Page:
Even though I’ve watching N driving vehicles of some sort since he was 2 ½ years old (battery gator, quad bike, with help his godfather’s car), it’s still strange to see your 6 year old driving a miniature car.
The Fireflies are electric powered, with an ignition key, forward and reverse button, and accelerator pedal. I’d been expecting a brake pedal, but they just had to lift their foot up to stop the car. Really there wasn’t much to go wrong.
N absolutely loved it. I’m not sure he needed to hang out the side, going round the corners like a racing driving. But he could have stayed in the car for another 20 minutes given the choice.
Most of the session N just drove round and round, up and down the different ‘roads’ and off the roundabout. We saw the other boy being talked through reverse parking so N decided he wanted a go. Even with me in the car, he knew which way to turn the wheel, and straightened up perfectly line up in the spot. The other ‘instructor’ spotted him and came over to see how well he could do it. I got out, and he did it himself perfectly again. She was pretty impressed. I suppose there’s not many of his age who can manoeuvre a car at the first time of trying.
After N’s session was over, he parked up and turned the car off. He was then given his own driving licence which he was very proud of (supposedly it’s better than his friend’s driving licence from Legoland, because this one looks more like a proper licence).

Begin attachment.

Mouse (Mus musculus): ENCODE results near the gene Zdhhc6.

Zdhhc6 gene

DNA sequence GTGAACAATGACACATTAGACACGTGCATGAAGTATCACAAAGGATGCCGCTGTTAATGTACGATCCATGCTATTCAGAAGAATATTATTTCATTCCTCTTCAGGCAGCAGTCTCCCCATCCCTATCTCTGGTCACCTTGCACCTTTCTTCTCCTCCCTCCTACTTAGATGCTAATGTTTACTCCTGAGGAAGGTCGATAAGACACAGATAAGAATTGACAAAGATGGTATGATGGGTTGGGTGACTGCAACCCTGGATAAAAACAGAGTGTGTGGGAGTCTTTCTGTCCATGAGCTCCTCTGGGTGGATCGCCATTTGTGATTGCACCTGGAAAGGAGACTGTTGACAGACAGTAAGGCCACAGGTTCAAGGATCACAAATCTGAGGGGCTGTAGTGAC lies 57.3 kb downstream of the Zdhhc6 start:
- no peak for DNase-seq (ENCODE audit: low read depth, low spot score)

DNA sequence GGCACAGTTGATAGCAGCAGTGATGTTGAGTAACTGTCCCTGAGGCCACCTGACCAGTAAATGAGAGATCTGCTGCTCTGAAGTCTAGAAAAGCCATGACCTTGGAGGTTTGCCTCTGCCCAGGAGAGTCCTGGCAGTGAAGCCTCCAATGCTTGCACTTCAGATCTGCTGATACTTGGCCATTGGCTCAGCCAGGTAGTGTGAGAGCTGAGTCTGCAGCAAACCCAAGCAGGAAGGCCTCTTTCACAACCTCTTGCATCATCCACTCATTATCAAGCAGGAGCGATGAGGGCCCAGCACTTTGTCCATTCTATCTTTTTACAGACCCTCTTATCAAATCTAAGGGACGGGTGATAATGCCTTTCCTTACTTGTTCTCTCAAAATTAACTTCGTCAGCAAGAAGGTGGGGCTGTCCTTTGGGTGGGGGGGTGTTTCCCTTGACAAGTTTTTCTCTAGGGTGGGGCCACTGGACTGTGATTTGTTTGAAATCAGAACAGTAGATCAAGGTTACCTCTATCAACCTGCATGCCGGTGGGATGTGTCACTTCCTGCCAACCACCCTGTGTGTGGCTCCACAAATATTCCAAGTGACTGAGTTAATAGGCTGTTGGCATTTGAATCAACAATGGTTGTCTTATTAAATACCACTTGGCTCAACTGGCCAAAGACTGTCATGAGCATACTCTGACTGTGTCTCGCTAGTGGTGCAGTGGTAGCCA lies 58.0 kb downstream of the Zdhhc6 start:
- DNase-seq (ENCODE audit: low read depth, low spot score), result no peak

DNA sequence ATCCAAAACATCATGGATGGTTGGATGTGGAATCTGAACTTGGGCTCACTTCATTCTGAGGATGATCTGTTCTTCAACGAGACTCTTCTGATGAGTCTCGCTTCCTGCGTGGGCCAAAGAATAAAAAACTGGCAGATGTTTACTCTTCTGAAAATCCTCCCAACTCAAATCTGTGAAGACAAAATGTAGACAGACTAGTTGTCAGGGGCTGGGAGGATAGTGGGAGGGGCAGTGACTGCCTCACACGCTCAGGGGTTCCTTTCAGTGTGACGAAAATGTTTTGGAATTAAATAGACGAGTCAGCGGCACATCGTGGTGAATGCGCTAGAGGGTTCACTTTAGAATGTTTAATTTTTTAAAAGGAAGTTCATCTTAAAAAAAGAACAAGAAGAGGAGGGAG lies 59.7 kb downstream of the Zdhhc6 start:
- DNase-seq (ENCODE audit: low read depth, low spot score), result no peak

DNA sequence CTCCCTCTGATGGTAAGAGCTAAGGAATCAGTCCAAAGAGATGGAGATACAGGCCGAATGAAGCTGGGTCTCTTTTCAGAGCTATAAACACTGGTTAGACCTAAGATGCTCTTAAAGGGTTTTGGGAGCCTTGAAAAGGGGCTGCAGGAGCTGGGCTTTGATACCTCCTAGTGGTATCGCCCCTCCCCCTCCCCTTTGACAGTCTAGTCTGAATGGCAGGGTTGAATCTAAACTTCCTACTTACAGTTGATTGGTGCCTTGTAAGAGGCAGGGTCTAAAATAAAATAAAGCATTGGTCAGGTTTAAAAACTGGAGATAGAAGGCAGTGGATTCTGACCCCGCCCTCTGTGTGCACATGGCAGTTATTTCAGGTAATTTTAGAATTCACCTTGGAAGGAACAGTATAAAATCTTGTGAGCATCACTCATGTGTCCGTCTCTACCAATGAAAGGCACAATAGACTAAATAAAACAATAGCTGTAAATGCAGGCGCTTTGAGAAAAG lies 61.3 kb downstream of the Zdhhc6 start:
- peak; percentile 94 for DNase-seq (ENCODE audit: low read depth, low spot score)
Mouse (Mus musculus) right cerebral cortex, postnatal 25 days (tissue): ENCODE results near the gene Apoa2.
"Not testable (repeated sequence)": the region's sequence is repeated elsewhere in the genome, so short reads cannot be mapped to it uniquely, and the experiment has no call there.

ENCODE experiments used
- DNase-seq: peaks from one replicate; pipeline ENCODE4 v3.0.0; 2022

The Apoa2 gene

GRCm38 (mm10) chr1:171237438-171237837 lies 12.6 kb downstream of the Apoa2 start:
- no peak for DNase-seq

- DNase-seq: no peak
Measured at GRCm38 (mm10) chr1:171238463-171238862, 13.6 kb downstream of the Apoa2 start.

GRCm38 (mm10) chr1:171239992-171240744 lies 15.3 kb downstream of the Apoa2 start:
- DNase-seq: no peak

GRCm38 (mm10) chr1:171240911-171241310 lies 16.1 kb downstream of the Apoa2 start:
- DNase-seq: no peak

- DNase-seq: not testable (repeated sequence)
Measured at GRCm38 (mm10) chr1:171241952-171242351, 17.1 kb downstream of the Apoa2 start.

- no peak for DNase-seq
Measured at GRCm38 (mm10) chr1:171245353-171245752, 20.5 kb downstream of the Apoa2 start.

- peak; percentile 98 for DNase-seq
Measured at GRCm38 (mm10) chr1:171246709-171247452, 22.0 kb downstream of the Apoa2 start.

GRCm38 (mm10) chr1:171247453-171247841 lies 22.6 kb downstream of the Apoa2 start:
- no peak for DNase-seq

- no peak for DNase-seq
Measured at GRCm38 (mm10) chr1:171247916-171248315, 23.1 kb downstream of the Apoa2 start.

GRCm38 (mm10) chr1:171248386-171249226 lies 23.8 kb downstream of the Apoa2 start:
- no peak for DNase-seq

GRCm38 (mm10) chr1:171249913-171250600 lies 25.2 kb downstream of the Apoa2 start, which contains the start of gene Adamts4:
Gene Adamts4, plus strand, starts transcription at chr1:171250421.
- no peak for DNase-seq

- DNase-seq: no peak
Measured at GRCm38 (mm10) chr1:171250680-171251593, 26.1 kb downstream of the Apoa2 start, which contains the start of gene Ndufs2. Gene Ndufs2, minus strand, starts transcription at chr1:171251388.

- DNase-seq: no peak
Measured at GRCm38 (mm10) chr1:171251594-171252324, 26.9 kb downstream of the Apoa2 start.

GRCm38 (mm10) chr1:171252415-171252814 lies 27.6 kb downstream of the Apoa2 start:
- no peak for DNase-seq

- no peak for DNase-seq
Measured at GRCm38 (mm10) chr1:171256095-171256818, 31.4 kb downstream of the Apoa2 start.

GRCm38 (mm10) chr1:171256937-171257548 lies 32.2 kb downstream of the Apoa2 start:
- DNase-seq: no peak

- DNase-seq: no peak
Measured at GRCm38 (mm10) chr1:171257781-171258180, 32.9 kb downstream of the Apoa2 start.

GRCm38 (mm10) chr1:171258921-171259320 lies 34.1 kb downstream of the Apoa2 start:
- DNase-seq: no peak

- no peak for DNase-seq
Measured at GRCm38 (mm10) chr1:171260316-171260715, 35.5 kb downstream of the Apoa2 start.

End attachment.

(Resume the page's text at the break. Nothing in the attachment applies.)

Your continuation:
N loved it. Every child we saw finishing had a huge grin, and parent passengers all seemed happy too. With speeds up to 10mph, the Young Driver session certainly gives children a feel for what they can start off in before moving up to proper cars when they’re older.
The price isn’t too bad. At the time I was looking it was just under £20, the prices must have just gone up as the website is now just over £21. For 20 minutes of driving I think that’s reasonable.
I think my expectation was a little too high. I’d expected more than a drive round without any indicators or brakes etc. Maybe with the children using the road signs and being told to stop and start, and start to learn some of the road rules. I’d also expected a larger track for them.
For N it was 20 minutes of fun, just driving round and a chance to take me with him. For other children who’ve never driven any vehicle then the basic driving may be more of a challenge so maybe that’s why it is still so basic rather than having more controls.
I think Young Driver are providing a great opportunity for older children, and for the younger ones, it’s some fun to start off their interest. I just wish they’d had things like this when I was a child. A go kart really isn’t the same!
Have your children enjoyed something like a Young Driver lesson before?
Disclosure: We were given a review lesson for the purpose of review. All words and opinions are my own.